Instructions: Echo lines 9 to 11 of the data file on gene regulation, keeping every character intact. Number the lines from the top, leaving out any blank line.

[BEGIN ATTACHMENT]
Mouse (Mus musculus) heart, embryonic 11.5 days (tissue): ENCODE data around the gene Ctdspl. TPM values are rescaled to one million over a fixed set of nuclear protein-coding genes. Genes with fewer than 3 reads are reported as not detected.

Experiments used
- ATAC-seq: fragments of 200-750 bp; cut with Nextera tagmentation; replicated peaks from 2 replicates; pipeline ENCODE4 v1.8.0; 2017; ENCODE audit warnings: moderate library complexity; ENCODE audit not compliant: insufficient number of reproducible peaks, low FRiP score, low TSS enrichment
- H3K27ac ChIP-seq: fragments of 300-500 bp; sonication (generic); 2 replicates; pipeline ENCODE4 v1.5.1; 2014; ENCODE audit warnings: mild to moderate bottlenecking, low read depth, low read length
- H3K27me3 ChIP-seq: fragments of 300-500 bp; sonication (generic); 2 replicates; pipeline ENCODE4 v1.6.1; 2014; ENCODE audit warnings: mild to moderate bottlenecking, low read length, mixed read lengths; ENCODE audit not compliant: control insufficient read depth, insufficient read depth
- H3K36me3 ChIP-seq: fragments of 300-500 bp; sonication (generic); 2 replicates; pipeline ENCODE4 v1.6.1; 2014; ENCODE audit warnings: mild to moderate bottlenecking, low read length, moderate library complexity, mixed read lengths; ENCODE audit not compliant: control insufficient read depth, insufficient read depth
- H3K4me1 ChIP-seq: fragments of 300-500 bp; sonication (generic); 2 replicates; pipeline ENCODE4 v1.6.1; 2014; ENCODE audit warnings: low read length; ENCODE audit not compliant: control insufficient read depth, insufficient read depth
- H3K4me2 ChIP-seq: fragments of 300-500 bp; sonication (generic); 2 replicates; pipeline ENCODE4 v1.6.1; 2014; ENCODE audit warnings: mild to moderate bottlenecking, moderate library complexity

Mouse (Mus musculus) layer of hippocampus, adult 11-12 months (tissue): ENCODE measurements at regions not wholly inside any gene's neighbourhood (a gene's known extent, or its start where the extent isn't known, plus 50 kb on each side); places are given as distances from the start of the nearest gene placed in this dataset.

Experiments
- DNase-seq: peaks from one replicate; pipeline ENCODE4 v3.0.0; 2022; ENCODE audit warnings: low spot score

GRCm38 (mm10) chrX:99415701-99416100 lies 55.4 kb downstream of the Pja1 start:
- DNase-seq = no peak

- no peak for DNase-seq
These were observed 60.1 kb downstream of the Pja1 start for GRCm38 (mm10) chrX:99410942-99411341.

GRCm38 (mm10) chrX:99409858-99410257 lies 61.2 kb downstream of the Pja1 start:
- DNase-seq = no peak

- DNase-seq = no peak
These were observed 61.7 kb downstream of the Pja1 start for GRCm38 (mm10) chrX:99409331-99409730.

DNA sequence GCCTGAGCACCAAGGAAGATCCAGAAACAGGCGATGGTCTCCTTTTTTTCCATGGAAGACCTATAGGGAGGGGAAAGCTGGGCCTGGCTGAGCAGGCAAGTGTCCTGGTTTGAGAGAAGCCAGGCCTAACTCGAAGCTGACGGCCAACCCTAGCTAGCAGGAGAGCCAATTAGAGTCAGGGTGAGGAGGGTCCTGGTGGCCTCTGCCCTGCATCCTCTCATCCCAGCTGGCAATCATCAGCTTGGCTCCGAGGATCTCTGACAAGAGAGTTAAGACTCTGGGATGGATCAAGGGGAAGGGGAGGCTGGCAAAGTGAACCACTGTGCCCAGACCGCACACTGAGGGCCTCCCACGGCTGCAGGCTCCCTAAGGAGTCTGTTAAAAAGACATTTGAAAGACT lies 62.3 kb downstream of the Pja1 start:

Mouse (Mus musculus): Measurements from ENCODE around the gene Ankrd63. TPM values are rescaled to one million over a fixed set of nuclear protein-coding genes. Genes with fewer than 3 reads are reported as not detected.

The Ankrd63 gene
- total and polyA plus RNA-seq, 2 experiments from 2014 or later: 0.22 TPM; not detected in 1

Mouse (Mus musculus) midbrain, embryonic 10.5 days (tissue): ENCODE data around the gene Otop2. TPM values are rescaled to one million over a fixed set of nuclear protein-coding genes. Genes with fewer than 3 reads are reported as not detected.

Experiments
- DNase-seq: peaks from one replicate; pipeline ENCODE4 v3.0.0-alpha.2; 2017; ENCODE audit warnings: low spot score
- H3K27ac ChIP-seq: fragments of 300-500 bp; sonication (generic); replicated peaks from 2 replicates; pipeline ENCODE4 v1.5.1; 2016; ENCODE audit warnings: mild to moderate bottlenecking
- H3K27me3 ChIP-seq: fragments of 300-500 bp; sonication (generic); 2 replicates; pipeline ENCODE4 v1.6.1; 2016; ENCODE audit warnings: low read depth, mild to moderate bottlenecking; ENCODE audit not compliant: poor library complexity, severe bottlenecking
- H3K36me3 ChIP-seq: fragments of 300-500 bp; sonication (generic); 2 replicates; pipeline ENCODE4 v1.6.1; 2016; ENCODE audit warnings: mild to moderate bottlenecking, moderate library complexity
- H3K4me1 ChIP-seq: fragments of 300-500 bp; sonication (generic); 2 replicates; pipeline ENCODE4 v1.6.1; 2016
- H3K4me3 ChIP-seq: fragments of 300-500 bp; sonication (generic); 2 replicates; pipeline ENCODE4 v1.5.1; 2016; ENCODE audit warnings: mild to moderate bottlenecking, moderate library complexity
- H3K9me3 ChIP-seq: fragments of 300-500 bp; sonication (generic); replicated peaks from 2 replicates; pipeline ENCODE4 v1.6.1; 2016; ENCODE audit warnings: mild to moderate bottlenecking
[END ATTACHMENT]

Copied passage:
Mouse (Mus musculus) layer of hippocampus, adult 11-12 months (tissue): ENCODE measurements at regions not wholly inside any gene's neighbourhood (a gene's known extent, or its start where the extent isn't known, plus 50 kb on each side); places are given as distances from the start of the nearest gene placed in this dataset.

Experiments
- DNase-seq: peaks from one replicate; pipeline ENCODE4 v3.0.0; 2022; ENCODE audit warnings: low spot score